Artist's impression of New Place, Stratford upon Avon

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Description:Artist's impression of New Place as it would have been in the time of William Shakespeare.

New Place was Shakespeare's family home from 1597, where he lived when not in London and where he died in 1616.

Originally built by Hugh Clopton, Lord Mayor of London, opposite the Guild Chapel, it was reputedly the second largest house in the town (the largest being the College in Old Town). The Cloptons sold New Place in 1567. Thirty years later, in 1597, it was acquired by William Shakespeare. We do not know exactly how much he paid, but a figure of around £120 has been suggested. Today this may sound a paltry sum, but, in fact, a house could change hands then for as little as £25: Shakespeare's outlay is striking evidence of his financial success as an actor and playwright in London.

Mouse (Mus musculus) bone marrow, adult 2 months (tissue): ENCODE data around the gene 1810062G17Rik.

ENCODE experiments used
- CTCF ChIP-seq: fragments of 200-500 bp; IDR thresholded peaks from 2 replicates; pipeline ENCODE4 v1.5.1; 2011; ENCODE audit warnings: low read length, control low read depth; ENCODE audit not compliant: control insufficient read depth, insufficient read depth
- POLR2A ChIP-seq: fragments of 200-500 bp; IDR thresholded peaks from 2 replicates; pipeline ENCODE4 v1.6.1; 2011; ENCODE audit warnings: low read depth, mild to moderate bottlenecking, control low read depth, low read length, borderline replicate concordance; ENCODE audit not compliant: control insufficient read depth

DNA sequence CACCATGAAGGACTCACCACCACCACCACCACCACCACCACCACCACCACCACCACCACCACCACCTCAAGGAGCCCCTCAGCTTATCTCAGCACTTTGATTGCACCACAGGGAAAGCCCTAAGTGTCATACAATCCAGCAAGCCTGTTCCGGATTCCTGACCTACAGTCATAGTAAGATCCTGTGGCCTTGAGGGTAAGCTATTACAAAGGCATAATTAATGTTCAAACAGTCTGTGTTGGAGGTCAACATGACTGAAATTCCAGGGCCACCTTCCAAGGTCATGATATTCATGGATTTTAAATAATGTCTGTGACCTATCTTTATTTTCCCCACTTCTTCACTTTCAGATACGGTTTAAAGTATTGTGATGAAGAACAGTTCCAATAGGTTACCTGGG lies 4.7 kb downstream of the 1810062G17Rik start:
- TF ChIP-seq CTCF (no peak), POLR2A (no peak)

The house descended in Shakespeare's family until the death of John Barnard, the second husband of Shakespeare's grand-daughter, Elizabeth, in 1674. It was then sold to Sir Edward Walker, who left it to his daughter, the wife of John Clopton. In this way it passed back into the ownership of the family that had built it.

Around 1700, John Clopton radically altered, if not rebuilt, the house. Then, in 1759, it was demolished by its new owner, the Reverend Francis Gastrell. However, there does survive a drawing, plan and description (all admittedly from memory) on which to base a re-construction of the house as it was in Shakespeare's day.

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Source: The Shakespeare Birthplace Trust - Records

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